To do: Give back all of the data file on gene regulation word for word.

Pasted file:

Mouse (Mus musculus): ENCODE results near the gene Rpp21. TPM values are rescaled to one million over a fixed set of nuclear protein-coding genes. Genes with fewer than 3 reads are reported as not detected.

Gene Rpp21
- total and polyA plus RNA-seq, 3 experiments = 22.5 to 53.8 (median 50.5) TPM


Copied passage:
Mouse (Mus musculus): ENCODE results near the gene Rpp21. TPM values are rescaled to one million over a fixed set of nuclear protein-coding genes. Genes with fewer than 3 reads are reported as not detected.

Gene Rpp21
- total and polyA plus RNA-seq, 3 experiments = 22.5 to 53.8 (median 50.5) TPM